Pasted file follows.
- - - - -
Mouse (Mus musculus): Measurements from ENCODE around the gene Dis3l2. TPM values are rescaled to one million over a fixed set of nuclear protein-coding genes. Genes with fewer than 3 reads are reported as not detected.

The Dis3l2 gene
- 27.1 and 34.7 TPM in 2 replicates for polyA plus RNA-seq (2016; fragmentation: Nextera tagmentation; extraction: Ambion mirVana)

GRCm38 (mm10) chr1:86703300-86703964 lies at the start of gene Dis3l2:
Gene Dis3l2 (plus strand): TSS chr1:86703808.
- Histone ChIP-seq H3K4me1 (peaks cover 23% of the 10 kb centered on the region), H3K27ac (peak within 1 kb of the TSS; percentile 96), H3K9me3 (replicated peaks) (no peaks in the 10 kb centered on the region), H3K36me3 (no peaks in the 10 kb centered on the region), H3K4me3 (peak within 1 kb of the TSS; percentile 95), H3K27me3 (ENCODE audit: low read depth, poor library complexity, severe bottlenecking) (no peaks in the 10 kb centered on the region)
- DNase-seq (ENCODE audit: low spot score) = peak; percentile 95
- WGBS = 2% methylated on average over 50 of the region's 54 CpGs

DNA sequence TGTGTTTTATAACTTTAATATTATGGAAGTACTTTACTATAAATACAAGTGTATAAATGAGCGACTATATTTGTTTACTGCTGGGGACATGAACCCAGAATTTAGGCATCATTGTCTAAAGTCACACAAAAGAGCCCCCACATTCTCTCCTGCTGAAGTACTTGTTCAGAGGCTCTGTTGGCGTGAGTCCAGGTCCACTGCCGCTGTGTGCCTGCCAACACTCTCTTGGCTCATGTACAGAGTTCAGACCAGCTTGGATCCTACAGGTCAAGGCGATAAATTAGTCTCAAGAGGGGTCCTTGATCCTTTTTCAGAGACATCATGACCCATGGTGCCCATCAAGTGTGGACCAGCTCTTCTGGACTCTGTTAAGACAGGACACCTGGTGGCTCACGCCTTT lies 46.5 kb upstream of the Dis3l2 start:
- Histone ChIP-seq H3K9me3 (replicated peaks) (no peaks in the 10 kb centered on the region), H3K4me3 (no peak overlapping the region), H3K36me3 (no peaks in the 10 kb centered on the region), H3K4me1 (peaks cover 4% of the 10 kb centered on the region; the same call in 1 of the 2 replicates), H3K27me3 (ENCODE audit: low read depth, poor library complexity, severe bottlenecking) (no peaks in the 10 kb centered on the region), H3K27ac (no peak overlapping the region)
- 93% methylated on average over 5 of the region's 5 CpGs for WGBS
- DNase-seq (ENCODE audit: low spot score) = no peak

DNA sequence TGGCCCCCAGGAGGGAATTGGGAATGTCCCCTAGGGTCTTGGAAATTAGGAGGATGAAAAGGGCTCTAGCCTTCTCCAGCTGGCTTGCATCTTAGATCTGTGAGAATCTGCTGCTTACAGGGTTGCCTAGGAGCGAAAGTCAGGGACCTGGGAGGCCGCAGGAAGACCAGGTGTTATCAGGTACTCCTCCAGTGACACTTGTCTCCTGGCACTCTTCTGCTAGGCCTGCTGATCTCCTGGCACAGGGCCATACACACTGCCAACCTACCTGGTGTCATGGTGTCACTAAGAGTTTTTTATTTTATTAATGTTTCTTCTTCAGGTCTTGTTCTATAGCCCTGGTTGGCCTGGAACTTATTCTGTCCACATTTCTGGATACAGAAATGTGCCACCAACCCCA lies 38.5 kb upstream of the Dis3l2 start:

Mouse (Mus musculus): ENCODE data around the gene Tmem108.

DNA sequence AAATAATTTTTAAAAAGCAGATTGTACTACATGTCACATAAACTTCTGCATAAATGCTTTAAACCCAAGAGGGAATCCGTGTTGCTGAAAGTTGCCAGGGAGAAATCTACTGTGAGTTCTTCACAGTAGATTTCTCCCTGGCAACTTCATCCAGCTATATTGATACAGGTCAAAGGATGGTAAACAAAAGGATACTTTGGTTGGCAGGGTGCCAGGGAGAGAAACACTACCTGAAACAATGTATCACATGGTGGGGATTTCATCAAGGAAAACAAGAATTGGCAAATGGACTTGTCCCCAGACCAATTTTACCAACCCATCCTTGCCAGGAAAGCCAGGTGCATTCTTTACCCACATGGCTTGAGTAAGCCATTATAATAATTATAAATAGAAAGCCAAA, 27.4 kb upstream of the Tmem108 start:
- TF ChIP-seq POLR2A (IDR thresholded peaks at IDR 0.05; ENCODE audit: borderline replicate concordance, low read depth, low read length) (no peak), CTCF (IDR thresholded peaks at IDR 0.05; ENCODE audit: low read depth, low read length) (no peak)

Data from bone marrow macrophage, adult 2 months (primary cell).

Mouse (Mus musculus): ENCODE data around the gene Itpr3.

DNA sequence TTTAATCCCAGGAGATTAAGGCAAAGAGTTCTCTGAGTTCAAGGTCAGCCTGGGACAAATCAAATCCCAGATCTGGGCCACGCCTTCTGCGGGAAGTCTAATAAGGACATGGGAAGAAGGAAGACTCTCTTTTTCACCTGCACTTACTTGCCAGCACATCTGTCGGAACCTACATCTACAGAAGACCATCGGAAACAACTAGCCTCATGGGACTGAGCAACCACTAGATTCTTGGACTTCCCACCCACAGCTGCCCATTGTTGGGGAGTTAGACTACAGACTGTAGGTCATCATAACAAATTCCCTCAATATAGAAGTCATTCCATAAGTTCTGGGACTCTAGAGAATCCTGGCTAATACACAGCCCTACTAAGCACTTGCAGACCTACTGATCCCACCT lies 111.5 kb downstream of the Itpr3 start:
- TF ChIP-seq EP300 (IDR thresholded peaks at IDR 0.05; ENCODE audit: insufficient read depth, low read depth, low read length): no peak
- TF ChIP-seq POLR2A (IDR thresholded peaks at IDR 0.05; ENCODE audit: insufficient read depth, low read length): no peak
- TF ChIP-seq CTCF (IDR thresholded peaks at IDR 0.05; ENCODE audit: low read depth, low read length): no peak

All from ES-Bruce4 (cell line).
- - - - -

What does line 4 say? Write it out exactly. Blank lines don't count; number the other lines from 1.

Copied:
GRCm38 (mm10) chr1:86703300-86703964 lies at the start of gene Dis3l2: